'Facial Stimulators' Give No Lift
'Electrostimulating' devices failed to rejuvenate faces, experts say
THURSDAY, Jan. 26, 2006 (HealthDay News) -- The fountain of youth can't be found in a "facial stimulator," a new study concludes.
These over-the-counter devices, which claim to produce results similar to a face-lift, do little or nothing to improve aging skin, according to researchers reporting in the January-February issue of the journal Archives of Facial Plastic Surgery.
A team from the University of Washington Medical Center's Cosmetic Surgery Center examined two of these devices, which claim to provide electrical stimulation to facial muscles that results in improved facial tone and reduced signs of aging. Study participants used the devices for four months and were then assessed by facial plastic surgeons.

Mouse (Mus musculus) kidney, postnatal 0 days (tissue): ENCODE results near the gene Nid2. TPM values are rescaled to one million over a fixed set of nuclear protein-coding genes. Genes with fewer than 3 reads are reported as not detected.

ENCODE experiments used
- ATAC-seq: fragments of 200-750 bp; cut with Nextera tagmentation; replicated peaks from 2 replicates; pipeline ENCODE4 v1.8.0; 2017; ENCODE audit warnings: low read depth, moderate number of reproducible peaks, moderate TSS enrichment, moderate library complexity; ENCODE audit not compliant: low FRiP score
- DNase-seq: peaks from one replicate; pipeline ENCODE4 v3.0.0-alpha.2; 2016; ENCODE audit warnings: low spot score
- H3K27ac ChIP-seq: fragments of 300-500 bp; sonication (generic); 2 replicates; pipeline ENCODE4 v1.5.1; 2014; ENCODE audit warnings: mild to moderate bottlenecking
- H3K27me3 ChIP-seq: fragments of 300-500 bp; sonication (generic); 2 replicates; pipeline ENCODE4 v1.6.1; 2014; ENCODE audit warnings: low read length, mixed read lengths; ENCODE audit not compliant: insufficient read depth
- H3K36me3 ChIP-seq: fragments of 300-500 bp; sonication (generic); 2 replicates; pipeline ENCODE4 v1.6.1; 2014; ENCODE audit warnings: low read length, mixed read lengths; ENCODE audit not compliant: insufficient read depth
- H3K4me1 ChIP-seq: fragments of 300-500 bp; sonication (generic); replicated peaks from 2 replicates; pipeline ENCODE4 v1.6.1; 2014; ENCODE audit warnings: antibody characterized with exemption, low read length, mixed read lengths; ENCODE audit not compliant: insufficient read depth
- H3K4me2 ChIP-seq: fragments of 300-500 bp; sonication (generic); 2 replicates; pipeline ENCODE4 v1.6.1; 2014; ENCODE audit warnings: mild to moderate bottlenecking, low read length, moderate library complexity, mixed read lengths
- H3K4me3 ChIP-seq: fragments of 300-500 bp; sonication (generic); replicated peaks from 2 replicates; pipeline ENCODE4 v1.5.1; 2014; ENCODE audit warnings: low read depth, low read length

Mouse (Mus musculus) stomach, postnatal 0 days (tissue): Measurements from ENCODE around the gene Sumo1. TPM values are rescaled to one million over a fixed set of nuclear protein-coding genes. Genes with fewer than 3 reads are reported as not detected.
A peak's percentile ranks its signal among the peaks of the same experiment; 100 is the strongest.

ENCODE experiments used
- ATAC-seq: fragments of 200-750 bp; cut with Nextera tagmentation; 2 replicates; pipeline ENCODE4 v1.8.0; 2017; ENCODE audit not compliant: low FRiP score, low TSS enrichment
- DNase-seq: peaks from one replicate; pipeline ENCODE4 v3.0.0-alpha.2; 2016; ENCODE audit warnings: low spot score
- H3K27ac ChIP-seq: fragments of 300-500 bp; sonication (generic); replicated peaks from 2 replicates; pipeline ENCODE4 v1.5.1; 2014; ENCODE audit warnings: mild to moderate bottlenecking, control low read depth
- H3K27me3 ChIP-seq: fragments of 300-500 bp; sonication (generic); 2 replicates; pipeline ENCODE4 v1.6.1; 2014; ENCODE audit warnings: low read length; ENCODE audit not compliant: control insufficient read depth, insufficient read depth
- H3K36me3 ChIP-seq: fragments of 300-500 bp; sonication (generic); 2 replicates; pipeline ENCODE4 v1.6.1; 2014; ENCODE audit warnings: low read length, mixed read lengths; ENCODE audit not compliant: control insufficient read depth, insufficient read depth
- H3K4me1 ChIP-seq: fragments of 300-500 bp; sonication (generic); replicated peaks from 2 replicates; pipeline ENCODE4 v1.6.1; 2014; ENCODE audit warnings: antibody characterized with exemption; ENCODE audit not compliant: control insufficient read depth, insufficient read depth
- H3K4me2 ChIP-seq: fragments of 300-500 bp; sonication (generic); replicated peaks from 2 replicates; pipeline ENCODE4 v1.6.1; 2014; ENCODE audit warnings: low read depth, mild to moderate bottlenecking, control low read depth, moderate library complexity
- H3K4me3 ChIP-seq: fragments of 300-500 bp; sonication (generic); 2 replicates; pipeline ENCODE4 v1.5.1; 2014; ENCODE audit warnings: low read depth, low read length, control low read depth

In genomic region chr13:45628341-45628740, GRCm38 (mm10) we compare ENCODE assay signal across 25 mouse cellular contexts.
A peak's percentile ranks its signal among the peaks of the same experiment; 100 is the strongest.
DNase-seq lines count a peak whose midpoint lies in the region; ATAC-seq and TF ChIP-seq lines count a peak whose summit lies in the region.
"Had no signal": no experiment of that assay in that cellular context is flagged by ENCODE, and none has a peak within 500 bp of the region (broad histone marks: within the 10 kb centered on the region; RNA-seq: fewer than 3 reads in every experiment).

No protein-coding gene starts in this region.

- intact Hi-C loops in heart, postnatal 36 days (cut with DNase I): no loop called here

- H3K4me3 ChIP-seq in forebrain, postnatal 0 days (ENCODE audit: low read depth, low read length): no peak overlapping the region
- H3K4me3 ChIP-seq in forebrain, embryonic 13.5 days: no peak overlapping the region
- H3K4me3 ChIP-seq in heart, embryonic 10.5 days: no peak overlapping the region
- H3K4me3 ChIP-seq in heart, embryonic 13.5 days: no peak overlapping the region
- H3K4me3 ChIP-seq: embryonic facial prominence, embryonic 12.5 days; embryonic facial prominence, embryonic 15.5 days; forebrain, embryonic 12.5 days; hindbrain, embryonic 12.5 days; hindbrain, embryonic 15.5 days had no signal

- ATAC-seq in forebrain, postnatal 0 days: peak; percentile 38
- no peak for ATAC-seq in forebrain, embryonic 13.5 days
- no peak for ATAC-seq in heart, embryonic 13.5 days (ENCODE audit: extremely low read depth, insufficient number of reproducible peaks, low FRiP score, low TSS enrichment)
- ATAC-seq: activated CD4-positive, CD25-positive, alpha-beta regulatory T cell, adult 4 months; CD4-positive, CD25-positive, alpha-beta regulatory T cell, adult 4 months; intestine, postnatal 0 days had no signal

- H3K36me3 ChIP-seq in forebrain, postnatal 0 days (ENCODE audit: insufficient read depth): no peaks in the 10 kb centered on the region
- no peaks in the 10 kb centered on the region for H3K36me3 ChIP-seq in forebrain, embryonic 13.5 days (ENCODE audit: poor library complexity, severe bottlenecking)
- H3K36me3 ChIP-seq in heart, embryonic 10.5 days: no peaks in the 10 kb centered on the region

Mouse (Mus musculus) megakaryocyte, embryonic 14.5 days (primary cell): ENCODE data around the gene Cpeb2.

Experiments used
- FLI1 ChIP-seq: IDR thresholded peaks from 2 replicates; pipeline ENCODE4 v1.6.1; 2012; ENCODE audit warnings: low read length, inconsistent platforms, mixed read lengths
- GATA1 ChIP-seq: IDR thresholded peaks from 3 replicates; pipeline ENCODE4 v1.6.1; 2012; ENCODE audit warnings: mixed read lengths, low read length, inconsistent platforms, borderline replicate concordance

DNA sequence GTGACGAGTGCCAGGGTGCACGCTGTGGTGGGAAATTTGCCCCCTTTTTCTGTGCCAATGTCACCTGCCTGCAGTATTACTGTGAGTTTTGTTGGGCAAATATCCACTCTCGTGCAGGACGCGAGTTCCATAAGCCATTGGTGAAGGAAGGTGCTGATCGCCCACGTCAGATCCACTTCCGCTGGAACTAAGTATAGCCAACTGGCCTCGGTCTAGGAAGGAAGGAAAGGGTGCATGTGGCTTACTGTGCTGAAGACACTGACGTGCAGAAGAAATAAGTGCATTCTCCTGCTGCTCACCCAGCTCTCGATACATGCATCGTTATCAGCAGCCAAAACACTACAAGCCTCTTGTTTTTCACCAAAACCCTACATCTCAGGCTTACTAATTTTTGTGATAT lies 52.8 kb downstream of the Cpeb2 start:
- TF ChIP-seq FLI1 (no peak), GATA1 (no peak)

"We were unable to detect any improvement in signs of facial aging from the use of these devices," said researcher Dr. Sam Most, an assistant professor of facial plastic and reconstructive surgery. The participants themselves rated the devices as minimally effective at best and reported mild discomfort with both models.
In the United States, there are more than 50 types of facial stimulators being sold over-the-counter and on the Internet, the researchers said
In a study published last year, the same researchers found that certain lip-enhancement products also failed to produce the results promised to consumers.
The American Academy of Dermatology has more about aging skin.